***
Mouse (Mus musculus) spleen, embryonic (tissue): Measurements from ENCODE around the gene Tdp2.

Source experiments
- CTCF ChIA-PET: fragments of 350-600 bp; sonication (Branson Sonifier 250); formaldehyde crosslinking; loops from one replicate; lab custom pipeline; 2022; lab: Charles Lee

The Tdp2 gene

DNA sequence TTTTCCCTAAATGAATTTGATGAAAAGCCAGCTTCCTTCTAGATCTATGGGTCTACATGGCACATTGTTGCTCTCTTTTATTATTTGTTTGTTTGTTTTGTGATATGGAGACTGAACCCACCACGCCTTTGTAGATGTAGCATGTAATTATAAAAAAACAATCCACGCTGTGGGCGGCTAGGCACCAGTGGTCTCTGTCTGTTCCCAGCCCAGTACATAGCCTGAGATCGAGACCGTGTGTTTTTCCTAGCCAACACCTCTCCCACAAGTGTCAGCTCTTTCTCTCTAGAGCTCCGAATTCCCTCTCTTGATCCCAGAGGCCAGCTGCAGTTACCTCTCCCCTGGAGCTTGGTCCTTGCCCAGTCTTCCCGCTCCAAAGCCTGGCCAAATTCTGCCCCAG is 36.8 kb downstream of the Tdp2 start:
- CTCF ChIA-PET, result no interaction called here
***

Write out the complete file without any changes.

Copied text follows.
Mouse (Mus musculus) spleen, embryonic (tissue): Measurements from ENCODE around the gene Tdp2.

Source experiments
- CTCF ChIA-PET: fragments of 350-600 bp; sonication (Branson Sonifier 250); formaldehyde crosslinking; loops from one replicate; lab custom pipeline; 2022; lab: Charles Lee

The Tdp2 gene

DNA sequence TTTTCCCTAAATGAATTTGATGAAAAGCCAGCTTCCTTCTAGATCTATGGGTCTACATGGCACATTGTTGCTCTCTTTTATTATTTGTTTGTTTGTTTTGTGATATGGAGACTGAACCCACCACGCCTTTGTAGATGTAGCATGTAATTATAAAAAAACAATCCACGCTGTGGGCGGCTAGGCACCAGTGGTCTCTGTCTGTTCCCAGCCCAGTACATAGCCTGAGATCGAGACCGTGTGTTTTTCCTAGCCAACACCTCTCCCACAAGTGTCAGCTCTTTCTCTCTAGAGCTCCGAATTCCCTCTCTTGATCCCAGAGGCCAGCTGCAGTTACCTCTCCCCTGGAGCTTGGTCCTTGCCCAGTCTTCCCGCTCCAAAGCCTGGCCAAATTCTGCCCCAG is 36.8 kb downstream of the Tdp2 start:
- CTCF ChIA-PET, result no interaction called here